The analysis also shows that formerly incarcerated people are more likely to be “active” in the labor market than the public. Among 25–44-year-old formerly incarcerated people, 93.3 percent are either employed or actively looking for work, compared to 83.8 percent among their general population peers of similar ages.

Despite people who were previously imprisoned facing discrimination in the job market from potential employers, Alexandra Ehrreich, Development Associate for Hudson Link, boasts that their staff is comprised of mostly former members of the program who were also incarcerated in the past is a unique quality of their program that has been quite beneficial to the growth of the program.

“We are the only college in a prison program in the country with staff almost entirely made up of graduates from that same program. Our students who come home know better than anyone what they need to have a successful reentry back into their communities.”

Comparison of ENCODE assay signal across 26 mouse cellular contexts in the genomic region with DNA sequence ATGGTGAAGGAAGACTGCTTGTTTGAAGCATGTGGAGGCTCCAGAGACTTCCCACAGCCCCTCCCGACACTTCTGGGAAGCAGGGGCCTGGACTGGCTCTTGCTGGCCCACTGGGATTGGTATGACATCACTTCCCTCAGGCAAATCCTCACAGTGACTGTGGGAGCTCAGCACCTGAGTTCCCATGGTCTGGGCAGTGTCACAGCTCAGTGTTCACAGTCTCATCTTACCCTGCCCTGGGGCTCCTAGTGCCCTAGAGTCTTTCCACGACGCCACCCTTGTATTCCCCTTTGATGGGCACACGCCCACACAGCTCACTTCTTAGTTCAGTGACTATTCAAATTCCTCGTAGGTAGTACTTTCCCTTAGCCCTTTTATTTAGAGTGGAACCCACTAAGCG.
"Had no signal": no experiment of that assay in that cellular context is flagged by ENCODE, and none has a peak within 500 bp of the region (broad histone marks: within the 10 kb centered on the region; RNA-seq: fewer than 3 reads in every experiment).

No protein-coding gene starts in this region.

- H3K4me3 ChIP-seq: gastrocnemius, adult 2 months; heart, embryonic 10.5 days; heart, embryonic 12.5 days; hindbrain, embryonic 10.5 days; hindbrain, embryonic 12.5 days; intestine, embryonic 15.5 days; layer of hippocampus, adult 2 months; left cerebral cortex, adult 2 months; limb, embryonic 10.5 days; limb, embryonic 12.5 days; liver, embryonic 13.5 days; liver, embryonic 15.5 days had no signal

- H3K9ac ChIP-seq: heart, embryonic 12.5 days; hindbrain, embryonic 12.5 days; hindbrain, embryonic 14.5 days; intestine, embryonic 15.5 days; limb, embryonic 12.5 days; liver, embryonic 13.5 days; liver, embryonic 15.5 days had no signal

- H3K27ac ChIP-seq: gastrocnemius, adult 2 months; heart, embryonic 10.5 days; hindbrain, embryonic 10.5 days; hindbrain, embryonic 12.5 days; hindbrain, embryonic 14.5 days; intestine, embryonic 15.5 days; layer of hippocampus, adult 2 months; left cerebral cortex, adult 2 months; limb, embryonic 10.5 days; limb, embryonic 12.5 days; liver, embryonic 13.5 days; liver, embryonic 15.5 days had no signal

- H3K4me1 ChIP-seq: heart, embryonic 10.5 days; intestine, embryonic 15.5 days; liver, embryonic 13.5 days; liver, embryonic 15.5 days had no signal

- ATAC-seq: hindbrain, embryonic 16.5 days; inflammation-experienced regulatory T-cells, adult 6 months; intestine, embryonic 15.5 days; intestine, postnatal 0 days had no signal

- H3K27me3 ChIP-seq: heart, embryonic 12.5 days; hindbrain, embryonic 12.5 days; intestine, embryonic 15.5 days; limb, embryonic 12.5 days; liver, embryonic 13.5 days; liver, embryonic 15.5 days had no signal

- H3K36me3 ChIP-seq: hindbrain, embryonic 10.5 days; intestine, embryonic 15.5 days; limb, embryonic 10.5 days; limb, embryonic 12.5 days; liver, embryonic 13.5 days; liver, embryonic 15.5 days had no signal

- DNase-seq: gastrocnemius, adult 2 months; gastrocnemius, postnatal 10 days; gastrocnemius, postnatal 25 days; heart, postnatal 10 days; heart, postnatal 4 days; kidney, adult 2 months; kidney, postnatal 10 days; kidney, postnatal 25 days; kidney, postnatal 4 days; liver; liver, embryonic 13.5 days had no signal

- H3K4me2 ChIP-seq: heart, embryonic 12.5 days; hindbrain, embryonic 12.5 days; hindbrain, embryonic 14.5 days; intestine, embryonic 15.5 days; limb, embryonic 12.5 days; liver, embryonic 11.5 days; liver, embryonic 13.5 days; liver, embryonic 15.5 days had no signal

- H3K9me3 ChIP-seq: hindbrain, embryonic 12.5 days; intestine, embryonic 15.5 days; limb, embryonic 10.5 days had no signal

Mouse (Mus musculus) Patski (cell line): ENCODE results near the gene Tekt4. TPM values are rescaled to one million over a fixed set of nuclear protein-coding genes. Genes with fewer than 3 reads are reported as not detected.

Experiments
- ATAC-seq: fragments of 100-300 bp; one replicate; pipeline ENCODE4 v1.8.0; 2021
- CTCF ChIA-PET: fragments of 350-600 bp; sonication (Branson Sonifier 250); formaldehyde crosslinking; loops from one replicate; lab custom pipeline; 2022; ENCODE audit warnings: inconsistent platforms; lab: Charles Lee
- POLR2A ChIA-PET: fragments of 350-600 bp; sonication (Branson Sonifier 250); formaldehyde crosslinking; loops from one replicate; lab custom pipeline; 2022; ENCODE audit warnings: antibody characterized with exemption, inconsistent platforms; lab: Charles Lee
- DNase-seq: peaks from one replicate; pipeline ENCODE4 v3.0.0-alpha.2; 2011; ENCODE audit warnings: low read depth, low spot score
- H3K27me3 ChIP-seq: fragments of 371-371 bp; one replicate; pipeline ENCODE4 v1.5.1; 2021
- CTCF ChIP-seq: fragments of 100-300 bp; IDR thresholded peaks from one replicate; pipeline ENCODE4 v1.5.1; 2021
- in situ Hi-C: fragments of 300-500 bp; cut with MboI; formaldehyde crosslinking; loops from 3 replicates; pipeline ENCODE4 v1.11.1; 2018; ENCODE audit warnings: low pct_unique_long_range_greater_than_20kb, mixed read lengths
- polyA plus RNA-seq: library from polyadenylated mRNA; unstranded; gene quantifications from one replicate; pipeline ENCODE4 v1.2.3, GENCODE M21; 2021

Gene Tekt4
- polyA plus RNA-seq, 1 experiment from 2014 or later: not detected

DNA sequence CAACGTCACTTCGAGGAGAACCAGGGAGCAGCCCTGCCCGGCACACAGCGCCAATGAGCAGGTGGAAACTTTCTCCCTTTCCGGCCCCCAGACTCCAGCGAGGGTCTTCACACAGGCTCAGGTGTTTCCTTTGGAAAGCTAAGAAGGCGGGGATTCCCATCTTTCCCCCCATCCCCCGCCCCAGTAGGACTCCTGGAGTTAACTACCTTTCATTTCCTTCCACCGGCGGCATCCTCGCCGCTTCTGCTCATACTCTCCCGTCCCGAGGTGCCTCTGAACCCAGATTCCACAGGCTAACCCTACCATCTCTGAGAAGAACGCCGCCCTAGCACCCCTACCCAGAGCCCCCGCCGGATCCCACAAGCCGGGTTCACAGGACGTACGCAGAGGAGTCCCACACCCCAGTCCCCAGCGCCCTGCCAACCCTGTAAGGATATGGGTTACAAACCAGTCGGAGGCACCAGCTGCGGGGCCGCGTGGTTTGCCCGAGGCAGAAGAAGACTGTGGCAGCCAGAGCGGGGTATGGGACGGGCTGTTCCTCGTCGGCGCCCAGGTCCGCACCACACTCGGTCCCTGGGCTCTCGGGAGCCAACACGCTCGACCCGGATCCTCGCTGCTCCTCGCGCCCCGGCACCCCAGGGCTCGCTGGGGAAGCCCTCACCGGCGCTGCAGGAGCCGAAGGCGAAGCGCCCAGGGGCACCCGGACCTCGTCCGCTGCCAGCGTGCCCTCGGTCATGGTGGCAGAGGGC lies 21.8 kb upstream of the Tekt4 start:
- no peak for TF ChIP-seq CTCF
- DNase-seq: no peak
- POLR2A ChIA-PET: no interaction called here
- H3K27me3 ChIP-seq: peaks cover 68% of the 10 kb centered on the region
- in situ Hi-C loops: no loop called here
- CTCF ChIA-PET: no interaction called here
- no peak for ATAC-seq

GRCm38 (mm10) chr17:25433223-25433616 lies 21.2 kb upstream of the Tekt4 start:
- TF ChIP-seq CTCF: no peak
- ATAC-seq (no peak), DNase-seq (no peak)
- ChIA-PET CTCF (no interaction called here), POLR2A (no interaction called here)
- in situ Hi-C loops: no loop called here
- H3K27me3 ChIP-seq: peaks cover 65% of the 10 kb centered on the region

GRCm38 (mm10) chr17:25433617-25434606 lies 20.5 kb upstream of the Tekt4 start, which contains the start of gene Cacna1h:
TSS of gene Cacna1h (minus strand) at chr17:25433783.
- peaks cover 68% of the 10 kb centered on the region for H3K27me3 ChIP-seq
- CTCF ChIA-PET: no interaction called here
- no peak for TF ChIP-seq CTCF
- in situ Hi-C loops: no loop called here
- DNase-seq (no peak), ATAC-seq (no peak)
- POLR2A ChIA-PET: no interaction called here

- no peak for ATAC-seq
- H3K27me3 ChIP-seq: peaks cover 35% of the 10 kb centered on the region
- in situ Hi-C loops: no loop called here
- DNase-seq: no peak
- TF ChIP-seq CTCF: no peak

She adds that Hudson Link tailors the program to fit the needs of their students instead of forcing their students to accept a rigid structural program design.

“We take student input and student direction very seriously, especially when it comes to our alumni services department. Instead of creating a one-size-fits-all program to serve our reentering students, we do our best to listen to their changing needs and pivot our program design to support them through all the changes and upheavals they might face in their reentry journey.”